Louisville Tattoo Artists

Most Popular Tattoo Styles

American Traditional, Biomechanical, Celtic, Cover Up, Japanese, New School, Photo Realism, Polynesian, Portrait, Watercolor, Script, Floral, Geometric, Black & Grey, 3D, Black & White, Tribal, Animal, Mandala, White Ink, Sacred Geometry, Trash Polka, Vegan

Here are some of the best Louisville tattoo artists and shops according to our research. If you think we should add anyone to the list or if you see anything that should be edited, contact us by clicking here

John Embry

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Vinnie Kochert

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Justin Robinson

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Danny Stiles

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Ben Barnhart

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Christopher Waugh

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Amber Bananafish

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Quentin Lee

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Dennis Pase

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Prophecy Ink Tattoo Studio

Address: 907 Baxter Ave, Louisville, KY 40202

Phone: (502) 690-7243

Tattoo Profile: Prophecy Ink is a destination for art enthusiasts and tattoo artists alike to showcase their artistic abilities and paying tribute to the amazing talents of our world today.

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Danny Stacks

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Triumph Tattoo

Address: 964 Baxter Ave, Louisville, KY 40204

Phone: (502) 584-2140

Tattoo Profile: Offering tattoos in all styles. We are happy to take care of your next body modification in a professional manner and while doing so in a sterile environment.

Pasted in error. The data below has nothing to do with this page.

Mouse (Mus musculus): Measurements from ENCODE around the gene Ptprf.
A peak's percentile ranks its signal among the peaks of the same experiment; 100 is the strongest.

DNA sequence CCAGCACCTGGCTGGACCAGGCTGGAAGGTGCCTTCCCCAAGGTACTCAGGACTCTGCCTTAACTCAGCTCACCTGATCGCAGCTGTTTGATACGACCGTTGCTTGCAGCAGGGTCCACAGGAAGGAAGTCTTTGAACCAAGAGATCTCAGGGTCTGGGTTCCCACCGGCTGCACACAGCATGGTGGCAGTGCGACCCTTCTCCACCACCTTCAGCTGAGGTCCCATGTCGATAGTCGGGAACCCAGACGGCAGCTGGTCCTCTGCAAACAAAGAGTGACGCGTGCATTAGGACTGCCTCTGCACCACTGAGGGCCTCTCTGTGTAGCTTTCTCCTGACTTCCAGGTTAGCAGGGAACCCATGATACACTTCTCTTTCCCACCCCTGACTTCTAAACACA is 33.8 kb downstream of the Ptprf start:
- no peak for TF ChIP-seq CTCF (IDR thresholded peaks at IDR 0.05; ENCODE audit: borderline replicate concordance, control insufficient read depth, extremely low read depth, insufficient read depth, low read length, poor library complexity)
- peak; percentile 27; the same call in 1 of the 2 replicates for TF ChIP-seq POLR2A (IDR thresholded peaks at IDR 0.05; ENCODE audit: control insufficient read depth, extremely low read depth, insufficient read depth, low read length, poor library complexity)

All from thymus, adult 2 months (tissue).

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Bananafish Tattoo Parlour

Address: 502 State St, New Albany, IN 47150

Phone: (812) 725-1351

Tattoo Profile: Bananafish Tattoo Parlour is owned and operated by Amber Bananafish and offers a safe and sterile environment using 100% completely disposable materials.

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Five Star Tattoo

Address: 2208 Frankfort Avenue, Louisville, KY 40206

Phone: (502) 895-7298

Tattoo Profile: Custom tattooing. Stop in to make an appointment. Walk-ins are welcome if we are not busy, but it is much much better to come in and make an appointment.

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Charles Browy

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Brenna Flannery

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Xtreme Ink & Piercing

Address: 531 Eastern Blvd, Clarksville, IN 47129

Phone: (812) 282-8282

Tattoo Profile: We are a full service 1 stop body modification center. We do any tattoo style you could want, from basic black and grey to full color realism.

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Tattoo Salvation

Address: 1412 Bardstown Rd, Louisville, KY 40204

Phone: (502) 653-9394

Tattoo Profile: Tattoo Salvation offers world class quality to the tattoo veteran and novice alike. No appointment necessary.

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Artfully Insane

Address: 2604 Bardstown Rd, Louisville, KY 40205

Phone: (502) 409-8288

Tattoo Profile: Inmates display a high degree of motor skill and cognitive function. In addition, subjects also display natural aptitude for the arts and remarkable attention to cleanliness and detail. Caution…subjects have started working as a group. Please keep monitored at all times.

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Darin Ennis

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Tattoo Machine Gun

Address: 1705 Charlestown, New Albany Rd Jeffersonville, IN 47130

Phone: (502) 759-6663